'horticultural how-to and woo-woo' | margaret roach, head gardener
chores by month
The monthly chores are one of my top features (and are all archived below). Though the how-to in them will apply most anywhere–pruning a rose or sowing a tomato seed is similar, wherever the rose or tomato may grow–the when is not the same. I garden in Zone 5B, on the NY-CT-MA border, so you may need to adjust timing by referring to the previous month or even the next. Or search my list of regional calendars.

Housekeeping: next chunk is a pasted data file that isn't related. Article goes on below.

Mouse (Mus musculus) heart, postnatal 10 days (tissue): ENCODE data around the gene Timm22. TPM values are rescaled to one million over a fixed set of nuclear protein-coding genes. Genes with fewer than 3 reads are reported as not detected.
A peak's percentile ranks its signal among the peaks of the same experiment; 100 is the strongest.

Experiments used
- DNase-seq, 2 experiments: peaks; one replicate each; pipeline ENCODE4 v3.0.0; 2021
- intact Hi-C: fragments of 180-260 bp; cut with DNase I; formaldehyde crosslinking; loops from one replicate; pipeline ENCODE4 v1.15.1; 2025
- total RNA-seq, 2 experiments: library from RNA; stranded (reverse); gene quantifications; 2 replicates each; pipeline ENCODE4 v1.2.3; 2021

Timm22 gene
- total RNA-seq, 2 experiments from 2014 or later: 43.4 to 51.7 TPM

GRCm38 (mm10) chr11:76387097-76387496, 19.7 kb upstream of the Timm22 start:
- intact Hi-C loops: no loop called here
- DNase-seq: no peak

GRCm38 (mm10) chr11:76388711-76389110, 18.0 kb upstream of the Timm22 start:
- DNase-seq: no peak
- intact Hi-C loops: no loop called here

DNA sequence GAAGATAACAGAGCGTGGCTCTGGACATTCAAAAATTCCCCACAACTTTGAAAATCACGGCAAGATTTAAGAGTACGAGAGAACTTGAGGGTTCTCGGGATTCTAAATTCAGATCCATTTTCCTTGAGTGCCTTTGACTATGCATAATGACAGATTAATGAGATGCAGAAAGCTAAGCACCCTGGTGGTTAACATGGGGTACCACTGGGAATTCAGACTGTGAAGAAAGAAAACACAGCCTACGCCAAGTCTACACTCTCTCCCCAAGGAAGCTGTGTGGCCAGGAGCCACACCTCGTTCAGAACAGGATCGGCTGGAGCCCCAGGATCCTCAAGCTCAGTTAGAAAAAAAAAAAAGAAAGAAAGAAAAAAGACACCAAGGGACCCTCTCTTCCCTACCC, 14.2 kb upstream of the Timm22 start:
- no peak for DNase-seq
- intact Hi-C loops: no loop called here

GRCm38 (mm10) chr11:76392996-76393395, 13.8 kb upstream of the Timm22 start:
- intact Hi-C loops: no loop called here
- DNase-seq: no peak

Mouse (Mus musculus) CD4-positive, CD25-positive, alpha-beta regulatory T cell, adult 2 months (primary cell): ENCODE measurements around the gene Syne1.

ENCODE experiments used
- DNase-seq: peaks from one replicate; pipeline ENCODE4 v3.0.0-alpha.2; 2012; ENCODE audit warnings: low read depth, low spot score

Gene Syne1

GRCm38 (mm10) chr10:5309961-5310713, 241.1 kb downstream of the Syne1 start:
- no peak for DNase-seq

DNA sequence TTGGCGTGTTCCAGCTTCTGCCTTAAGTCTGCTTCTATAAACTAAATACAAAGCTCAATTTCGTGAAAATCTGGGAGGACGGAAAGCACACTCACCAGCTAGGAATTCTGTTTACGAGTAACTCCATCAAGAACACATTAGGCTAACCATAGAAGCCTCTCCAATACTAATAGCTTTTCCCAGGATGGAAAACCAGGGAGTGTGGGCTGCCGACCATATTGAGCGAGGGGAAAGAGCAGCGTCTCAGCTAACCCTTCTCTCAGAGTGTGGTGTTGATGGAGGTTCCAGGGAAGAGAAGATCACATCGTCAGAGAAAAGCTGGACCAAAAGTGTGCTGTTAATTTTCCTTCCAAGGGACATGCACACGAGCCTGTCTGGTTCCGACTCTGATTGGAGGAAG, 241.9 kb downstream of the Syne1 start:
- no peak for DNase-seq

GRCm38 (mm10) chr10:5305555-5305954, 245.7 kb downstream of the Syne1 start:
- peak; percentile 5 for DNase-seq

THE LECTURE that he’s been giving for a number of years is not-so-subtly called “Kill Your Lawn.” Ecological horticulturist Dan Jaffe Wilder knows that starting over and creating an entire native habitat instead of a lawn isn’t for everyone. But Dan just wants to grab our attention and get us to start to make some changes at least in the way we care for the turfgrass we do want in our landscapes. And maybe give up a little square footage of it to some other kind of more diverse planting, too, like the wild strawberries (Fragaria virginiana, inset). Alternative, more eco-focused styles of lawn care, along with some lawn alternatives is what he and I talked about on the podcast. Dan is Director of Applied Ecology at Norcross Wildlife Foundation in Wales, Massachusetts, and its 8,000-acre sanctuary. He’s also co-author with Mark Richardson of the book “Native Plants for New England Gardens.”